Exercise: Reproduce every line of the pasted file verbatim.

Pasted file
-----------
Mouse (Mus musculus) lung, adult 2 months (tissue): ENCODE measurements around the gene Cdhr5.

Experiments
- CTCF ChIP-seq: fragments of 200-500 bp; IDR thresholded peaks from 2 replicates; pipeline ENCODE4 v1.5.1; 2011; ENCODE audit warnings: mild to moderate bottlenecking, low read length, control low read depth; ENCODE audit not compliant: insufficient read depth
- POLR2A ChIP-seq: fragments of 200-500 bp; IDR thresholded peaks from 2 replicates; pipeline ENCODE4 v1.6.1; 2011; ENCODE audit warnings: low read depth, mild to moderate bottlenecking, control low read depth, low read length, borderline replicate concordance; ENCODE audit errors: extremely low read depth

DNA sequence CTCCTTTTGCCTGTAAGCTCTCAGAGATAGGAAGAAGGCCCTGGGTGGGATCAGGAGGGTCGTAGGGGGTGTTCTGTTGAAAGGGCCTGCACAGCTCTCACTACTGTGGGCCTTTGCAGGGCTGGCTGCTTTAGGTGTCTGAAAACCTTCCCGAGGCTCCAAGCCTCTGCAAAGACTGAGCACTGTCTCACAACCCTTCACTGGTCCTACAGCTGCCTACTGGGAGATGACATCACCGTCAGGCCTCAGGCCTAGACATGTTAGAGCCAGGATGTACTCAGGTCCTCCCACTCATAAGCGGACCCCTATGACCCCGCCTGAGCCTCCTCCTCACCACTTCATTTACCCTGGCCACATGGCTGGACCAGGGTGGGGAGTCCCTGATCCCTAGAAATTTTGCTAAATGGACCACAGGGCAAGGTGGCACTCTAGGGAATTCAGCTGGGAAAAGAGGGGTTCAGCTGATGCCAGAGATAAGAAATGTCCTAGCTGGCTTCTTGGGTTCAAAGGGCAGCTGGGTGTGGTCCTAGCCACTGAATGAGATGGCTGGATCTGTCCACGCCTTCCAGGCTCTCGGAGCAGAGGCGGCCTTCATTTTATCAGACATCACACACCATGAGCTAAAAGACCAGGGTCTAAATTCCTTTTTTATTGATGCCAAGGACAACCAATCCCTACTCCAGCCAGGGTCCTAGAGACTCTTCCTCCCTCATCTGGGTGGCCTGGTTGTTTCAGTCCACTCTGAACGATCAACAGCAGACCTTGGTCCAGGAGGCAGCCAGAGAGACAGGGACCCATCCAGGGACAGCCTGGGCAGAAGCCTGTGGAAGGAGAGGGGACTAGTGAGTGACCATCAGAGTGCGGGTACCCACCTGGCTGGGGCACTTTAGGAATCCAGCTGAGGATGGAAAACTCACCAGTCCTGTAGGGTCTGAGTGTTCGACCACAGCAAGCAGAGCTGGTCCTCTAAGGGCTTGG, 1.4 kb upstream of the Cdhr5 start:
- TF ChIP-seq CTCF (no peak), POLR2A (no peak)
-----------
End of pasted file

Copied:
Mouse (Mus musculus) lung, adult 2 months (tissue): ENCODE measurements around the gene Cdhr5.

Experiments
- CTCF ChIP-seq: fragments of 200-500 bp; IDR thresholded peaks from 2 replicates; pipeline ENCODE4 v1.5.1; 2011; ENCODE audit warnings: mild to moderate bottlenecking, low read length, control low read depth; ENCODE audit not compliant: insufficient read depth
- POLR2A ChIP-seq: fragments of 200-500 bp; IDR thresholded peaks from 2 replicates; pipeline ENCODE4 v1.6.1; 2011; ENCODE audit warnings: low read depth, mild to moderate bottlenecking, control low read depth, low read length, borderline replicate concordance; ENCODE audit errors: extremely low read depth

DNA sequence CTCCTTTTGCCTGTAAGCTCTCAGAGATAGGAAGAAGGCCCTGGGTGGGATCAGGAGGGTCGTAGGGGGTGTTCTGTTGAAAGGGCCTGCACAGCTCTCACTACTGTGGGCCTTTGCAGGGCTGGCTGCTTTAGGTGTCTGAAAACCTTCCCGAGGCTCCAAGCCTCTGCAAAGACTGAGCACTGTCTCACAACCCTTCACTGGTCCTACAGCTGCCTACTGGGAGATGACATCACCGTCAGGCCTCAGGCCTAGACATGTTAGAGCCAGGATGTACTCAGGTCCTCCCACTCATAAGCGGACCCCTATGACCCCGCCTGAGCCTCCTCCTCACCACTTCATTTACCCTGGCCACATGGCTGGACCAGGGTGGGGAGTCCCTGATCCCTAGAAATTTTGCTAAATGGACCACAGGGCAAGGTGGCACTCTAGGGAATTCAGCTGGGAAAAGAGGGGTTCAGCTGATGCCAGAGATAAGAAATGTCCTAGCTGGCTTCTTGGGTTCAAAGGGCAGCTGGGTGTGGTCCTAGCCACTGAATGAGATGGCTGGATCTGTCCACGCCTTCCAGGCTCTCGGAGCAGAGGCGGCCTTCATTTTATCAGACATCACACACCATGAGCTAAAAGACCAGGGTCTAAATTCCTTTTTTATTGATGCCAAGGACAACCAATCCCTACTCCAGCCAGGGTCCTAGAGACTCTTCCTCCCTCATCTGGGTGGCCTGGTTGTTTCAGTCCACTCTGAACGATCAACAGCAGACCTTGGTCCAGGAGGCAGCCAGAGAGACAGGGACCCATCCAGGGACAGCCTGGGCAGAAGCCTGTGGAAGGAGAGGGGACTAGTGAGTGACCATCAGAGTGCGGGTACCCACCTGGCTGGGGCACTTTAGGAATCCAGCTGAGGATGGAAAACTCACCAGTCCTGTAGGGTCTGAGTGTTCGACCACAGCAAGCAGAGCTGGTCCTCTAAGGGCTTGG, 1.4 kb upstream of the Cdhr5 start:
- TF ChIP-seq CTCF (no peak), POLR2A (no peak)